Calgary Vipers Tickets
Details of Calgary Vipers and the Ticket Luck value
The Calgary Vipers are an independent minor league baseball team, currently affiliated with the Golden Baseball League. Based in Calgary, Alberta, Canada, they play in Foothills Stadium. 2008 marks the fourth season for the Calgary Vipers, and their first in the Golden League.
Previously, the Vipers played in the Northern League from 2005?2007.On April 3, 2004, the Northern League announced that it had awarded a franchise to Calgary Professional Baseball, Ltd., led by Japanese businessman Naoto Higuchi. Higuchi and his partners came on-board claiming to be interested in the concept of independent baseball and were looking at the Northern League franchise as a test case for a similar league in Japan. The Northern League even held its 2005 winter meetings in Japan.
Despite promising to spend as much as $10 million on upgrades to the aging Foothills Stadium, almost nothing was done with the franchise. As of December, the franchise still had no name, no field manager, and only a minimal staff. The team had hired a general manager in Bill Craig, formerly of the Calgary Cannons, and had participated in the league's expansion draft. Finally, on December 10, the Northern League revoked the franchise, stripping Calgary Professional Baseball, Ltd. of its ownership.
The franchise remained dormant until February 11, 2005 when it announced the sale of the team to Winnipeg businessman Jeffrey Gidney. Gidney inherited the team with less than three months to name the team, hire staff, sign players, sign a coaching staff, negotiate a lease and sell tickets before the first exhibition games were to be played.
Despite the short timeframe, the Vipers managed to build a quality team on the field, as the team finished second in the Northern division in both halves. Off the field, the Vipers finished last in attendance, averaging just over 1100 fans. However, crowds slowly improved as the season went on and the Vipers grew from a bare bones operation, and as the weather improved following a month of June that featured record amounts of rainfall.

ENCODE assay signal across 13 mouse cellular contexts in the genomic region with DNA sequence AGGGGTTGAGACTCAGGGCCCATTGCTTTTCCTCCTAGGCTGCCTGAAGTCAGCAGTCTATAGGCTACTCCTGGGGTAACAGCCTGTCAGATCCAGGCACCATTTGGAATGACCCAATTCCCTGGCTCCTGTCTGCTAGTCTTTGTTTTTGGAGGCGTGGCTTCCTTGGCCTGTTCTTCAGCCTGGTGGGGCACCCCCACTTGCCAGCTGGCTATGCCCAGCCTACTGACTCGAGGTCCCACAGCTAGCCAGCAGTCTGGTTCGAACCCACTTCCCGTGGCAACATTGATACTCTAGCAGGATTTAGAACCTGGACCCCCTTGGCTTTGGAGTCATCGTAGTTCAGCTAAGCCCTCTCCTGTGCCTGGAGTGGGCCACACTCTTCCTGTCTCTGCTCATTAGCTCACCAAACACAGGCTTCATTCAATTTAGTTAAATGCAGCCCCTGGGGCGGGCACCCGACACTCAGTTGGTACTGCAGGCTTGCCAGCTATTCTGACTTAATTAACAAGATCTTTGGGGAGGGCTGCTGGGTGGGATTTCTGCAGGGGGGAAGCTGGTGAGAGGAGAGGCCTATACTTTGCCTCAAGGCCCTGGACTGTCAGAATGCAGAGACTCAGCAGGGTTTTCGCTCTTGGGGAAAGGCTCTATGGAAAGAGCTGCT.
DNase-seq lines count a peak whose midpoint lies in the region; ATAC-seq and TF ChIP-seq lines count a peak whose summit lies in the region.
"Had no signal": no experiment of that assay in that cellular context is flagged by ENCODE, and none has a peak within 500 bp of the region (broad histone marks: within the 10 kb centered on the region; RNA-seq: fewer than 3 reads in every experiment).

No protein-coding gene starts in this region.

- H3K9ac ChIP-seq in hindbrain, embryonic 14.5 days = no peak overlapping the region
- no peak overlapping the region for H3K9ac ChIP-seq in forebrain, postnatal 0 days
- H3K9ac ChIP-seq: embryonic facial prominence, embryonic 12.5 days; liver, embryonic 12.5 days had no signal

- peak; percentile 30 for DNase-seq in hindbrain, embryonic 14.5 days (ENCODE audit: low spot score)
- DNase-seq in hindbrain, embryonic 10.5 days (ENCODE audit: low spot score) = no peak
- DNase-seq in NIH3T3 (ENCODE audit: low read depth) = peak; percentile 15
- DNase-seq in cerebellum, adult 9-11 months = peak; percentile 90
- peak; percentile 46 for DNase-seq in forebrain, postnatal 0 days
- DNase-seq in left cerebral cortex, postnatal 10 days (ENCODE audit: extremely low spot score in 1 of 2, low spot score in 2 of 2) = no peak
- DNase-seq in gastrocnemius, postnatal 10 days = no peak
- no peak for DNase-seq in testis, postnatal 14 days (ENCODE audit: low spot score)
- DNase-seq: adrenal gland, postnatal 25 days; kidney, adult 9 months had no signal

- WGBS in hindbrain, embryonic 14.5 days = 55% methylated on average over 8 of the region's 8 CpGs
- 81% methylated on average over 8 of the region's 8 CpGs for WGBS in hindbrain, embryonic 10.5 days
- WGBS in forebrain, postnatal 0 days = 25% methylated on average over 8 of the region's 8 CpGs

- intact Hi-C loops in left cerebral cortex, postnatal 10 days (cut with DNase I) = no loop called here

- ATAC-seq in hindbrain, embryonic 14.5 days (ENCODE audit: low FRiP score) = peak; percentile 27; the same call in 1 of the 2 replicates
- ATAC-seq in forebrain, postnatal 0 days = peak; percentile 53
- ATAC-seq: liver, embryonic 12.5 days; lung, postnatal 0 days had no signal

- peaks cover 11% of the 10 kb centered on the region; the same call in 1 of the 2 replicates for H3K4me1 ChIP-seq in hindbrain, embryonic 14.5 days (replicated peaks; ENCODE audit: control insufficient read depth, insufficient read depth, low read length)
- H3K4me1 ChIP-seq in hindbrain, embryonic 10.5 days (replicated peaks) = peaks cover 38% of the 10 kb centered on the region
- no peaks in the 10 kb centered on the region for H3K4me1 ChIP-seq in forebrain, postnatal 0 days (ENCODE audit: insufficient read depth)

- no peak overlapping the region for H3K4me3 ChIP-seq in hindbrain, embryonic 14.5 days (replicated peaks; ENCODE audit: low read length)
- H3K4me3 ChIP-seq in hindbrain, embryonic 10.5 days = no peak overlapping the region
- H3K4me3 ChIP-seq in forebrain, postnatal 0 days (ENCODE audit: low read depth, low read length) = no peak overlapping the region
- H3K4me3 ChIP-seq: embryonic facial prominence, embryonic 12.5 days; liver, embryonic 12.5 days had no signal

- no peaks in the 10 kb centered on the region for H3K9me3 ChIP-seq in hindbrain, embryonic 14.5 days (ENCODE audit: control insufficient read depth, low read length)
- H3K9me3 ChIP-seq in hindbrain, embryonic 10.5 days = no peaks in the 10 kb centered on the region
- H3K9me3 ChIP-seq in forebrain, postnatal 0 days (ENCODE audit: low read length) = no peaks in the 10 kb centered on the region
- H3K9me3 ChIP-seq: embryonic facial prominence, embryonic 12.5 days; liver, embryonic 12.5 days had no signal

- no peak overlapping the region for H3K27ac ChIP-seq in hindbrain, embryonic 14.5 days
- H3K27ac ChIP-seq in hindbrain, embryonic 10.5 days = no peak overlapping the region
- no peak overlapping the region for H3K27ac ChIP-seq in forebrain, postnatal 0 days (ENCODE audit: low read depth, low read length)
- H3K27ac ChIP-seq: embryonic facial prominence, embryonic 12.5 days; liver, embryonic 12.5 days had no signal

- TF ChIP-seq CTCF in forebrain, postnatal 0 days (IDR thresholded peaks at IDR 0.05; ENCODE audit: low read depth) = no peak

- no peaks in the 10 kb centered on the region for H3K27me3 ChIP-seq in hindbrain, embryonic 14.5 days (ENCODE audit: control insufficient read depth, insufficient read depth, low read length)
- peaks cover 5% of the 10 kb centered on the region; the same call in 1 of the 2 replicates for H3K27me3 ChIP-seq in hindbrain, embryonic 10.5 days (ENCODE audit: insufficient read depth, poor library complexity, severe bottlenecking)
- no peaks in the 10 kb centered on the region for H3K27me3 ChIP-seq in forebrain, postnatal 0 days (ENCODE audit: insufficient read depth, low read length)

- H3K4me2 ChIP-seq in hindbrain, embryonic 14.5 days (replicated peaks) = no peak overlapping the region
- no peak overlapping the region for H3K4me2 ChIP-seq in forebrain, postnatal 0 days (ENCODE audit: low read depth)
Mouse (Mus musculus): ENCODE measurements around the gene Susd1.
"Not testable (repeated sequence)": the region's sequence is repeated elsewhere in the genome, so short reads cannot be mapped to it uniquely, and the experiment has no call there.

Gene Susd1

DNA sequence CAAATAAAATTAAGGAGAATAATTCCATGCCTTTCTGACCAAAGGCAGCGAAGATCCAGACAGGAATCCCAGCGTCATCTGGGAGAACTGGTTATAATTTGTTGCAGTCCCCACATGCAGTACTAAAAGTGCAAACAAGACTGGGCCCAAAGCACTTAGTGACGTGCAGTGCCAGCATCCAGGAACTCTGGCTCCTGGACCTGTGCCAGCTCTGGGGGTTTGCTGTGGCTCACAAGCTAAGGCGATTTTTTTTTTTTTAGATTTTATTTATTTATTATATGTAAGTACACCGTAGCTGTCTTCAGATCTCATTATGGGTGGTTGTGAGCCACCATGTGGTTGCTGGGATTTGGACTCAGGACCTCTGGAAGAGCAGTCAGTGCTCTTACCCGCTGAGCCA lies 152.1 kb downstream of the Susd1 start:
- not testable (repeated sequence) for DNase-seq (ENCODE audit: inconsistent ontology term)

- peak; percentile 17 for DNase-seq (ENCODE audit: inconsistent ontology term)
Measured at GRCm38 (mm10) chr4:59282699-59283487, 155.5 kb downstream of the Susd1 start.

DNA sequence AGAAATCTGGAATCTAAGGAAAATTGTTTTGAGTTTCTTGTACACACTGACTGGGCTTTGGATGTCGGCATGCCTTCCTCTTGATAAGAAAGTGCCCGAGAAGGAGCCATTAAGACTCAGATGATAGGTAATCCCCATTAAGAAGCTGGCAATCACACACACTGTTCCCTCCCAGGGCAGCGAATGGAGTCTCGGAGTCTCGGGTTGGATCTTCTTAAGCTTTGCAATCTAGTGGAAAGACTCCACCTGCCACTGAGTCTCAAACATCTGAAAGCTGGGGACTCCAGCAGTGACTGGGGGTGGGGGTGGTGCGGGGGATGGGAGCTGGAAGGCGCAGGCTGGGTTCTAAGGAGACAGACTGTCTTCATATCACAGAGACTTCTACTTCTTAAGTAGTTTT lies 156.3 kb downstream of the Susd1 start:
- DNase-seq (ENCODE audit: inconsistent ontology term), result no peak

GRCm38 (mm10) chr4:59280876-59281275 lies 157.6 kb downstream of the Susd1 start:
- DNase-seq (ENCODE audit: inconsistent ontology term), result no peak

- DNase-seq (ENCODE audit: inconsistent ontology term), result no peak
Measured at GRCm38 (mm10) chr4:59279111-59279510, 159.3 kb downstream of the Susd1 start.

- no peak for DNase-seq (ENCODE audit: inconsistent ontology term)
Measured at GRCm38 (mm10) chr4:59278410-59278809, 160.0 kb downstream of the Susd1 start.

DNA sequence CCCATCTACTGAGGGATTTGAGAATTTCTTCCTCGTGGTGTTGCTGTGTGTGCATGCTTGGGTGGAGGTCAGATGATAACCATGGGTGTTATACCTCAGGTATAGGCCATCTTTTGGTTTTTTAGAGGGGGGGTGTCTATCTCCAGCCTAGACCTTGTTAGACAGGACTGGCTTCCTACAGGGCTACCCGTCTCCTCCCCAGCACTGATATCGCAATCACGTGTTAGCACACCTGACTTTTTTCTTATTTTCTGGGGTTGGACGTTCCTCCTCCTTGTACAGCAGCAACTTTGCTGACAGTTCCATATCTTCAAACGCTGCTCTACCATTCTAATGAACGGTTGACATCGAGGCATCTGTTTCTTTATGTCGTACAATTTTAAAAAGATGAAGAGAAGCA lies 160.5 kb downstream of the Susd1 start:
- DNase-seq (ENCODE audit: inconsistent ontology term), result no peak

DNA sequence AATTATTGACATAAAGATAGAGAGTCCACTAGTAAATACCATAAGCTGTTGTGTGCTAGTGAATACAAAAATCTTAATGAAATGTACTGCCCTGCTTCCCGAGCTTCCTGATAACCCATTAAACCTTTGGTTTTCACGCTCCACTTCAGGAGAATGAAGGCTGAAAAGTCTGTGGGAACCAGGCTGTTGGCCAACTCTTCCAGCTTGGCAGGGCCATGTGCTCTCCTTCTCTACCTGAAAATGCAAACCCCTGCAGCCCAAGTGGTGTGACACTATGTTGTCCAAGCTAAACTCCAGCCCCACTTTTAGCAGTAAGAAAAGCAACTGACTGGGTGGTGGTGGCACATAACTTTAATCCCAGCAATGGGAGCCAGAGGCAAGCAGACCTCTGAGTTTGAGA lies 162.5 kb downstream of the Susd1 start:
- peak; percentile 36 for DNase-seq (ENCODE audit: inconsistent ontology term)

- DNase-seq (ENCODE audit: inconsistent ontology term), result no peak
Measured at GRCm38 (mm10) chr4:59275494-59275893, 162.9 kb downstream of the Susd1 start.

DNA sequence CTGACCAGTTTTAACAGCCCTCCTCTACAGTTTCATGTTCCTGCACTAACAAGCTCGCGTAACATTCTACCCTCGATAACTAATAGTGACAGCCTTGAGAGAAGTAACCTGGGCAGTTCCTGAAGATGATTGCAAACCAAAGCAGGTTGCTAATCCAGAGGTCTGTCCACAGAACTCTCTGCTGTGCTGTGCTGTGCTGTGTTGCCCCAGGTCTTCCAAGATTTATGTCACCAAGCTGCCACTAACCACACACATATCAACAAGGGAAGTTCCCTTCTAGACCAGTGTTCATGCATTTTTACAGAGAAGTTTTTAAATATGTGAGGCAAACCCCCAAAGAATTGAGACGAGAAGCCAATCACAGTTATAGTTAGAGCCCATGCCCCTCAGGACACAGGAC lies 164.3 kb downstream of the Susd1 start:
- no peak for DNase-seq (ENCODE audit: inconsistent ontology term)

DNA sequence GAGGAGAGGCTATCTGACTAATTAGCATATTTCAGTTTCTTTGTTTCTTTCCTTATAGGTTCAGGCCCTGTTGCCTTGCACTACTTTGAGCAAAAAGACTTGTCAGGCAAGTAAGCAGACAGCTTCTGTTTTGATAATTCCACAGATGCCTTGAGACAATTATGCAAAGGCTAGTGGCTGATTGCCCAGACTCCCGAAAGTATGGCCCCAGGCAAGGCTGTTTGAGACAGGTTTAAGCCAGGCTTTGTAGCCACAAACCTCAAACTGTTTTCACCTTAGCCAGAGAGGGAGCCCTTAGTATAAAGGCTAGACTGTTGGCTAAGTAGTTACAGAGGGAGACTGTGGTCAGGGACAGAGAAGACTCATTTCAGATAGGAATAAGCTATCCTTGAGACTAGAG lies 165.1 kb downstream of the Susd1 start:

On June 13, 2006, a string of bean balls in the first two innings touched off two major brawls between the Vipers and their provincial rivals, the Edmonton Cracker-Cats. After Edmonton's Greg Morrison was hit by a Calgary pitch for the fourth time in five games, the Cracker-Cats responded by throwing at two Calgary players. The resulting melee was so violent that the umpires sent both teams off the field, and suspended the game for over an hour to consult with league officials. When the Cracker-Cats refused to return to the field afterward, the game was declared a forfeit and the Vipers were awarded a 9-0 victory.
The league came down hard on both teams, as both managers and seven players were suspended a total of 79 games. Morrison blamed Calgary manager Mike Busch for the incident, believing that Busch continues to hold a grudge after both Morrison, and another former Viper, J.P. Fauske defected to the Cracker-Cats after leaving the Vipers after a falling out with the Calgary manager late in the 2005 season.
The Vipers finished first in the North Division in the first half of 2007 with a record of 29?19, and qualified for the playoffs for the first time. They defeated the second half champion the Fargo-Moorhead Redhawks in three straight games before falling in five games to the Gary Southshore Railcats in the Northern League Championship Series. Of note, outfielder Darryl Brinkley became the first minor league baseball player of the modern era to achieve a .400 batting average. Brinkley was named the Independent League Player of the Year by Baseball America.
The playoff run would prove to be the team's last hurrah in the Northern League, as both the Vipers and Edmonton Cracker Cats announced that they were leaving the league after failing to post $1 million performance bonds. Both teams jumped to the California based Golden Baseball League.The Vipers have been making headlines since moving to the GBL. They suggested that former National Hockey League star Theoren Fleury was considering playing for the Vipers. The former Calgary Flame took batting practice with the team, and threw out the first pitch at their home opener.
Then, the Vipers traded pitcher John Odom to the Laredo Broncos of the United Baseball League for ten bats. Odom was unable to enter Canada and was turned away at the Canadian border due to an unspecified criminal charge on his record. The Vipers intended to auction the bats off to raise funds for their Snakes and Batters charity fund, however they were instead sold to Ripley's